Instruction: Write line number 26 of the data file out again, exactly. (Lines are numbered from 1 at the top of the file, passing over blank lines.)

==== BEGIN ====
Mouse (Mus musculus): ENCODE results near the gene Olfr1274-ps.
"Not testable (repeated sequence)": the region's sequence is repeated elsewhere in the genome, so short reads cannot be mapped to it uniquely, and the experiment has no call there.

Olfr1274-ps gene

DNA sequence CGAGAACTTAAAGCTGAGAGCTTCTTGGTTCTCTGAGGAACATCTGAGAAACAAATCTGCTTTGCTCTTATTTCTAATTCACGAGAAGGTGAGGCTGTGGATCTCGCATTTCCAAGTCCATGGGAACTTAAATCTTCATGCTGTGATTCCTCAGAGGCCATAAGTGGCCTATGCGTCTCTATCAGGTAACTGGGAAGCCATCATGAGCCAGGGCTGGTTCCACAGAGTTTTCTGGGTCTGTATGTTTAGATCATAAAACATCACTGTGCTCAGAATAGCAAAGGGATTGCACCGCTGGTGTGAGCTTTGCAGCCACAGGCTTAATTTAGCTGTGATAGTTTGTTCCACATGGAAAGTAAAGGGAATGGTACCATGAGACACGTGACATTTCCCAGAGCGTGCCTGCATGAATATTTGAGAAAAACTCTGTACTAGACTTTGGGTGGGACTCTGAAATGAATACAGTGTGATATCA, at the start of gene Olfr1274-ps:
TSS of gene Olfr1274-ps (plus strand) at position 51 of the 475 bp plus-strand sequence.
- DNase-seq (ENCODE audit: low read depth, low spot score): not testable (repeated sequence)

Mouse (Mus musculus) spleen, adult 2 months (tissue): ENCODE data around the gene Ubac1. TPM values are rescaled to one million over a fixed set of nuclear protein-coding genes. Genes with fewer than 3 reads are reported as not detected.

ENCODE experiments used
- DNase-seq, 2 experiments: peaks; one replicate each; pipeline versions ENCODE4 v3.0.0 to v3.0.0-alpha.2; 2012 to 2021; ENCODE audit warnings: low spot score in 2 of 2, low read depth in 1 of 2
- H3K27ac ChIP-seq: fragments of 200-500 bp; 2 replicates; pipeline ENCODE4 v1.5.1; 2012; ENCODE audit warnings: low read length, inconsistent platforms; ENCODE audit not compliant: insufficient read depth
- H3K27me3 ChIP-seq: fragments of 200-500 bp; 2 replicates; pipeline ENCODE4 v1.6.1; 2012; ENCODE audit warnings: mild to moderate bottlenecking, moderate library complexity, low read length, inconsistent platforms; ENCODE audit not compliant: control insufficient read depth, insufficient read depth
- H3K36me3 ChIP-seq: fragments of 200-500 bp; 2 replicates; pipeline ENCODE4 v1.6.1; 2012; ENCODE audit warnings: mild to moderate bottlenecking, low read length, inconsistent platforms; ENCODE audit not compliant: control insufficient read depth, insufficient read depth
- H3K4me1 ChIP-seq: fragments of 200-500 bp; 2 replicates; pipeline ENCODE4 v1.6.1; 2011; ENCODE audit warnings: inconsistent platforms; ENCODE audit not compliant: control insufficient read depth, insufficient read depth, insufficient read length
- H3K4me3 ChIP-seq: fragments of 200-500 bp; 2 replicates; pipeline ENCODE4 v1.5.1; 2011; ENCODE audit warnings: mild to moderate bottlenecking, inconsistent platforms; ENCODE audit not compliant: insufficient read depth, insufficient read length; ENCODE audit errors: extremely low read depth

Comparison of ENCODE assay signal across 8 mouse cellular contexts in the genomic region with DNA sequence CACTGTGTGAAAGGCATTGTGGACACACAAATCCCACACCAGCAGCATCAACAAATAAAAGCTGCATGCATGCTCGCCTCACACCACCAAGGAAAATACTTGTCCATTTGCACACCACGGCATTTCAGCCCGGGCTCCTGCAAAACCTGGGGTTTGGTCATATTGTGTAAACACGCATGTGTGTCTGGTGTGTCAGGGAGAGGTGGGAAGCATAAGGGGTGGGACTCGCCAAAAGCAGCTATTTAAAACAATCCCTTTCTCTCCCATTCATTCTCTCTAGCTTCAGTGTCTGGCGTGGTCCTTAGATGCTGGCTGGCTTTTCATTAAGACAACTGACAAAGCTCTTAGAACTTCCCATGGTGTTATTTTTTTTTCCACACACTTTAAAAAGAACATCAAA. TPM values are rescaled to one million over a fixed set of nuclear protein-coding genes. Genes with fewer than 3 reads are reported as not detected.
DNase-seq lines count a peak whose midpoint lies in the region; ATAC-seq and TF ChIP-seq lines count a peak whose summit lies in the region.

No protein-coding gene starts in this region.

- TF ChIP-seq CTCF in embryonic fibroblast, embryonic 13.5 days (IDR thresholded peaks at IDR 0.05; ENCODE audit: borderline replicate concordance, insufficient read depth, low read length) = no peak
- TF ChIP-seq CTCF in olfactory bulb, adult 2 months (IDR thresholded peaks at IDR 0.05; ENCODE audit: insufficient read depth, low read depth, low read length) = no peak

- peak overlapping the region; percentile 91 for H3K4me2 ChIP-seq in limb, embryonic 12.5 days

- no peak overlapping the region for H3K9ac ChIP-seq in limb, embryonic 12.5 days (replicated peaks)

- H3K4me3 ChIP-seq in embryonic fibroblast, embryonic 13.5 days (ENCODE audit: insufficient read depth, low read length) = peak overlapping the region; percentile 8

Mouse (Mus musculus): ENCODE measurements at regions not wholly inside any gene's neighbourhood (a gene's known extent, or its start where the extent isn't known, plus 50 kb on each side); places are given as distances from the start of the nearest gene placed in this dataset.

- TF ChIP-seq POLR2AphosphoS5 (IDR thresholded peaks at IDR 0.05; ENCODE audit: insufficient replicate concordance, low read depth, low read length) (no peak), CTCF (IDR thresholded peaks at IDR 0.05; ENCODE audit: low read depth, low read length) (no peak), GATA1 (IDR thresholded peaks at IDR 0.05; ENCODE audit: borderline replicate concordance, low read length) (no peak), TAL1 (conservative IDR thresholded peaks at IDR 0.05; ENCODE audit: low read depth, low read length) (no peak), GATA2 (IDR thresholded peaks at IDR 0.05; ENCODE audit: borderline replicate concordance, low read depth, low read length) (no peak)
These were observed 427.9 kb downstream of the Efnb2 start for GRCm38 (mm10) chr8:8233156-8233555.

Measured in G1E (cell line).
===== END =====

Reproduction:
Measured in G1E (cell line).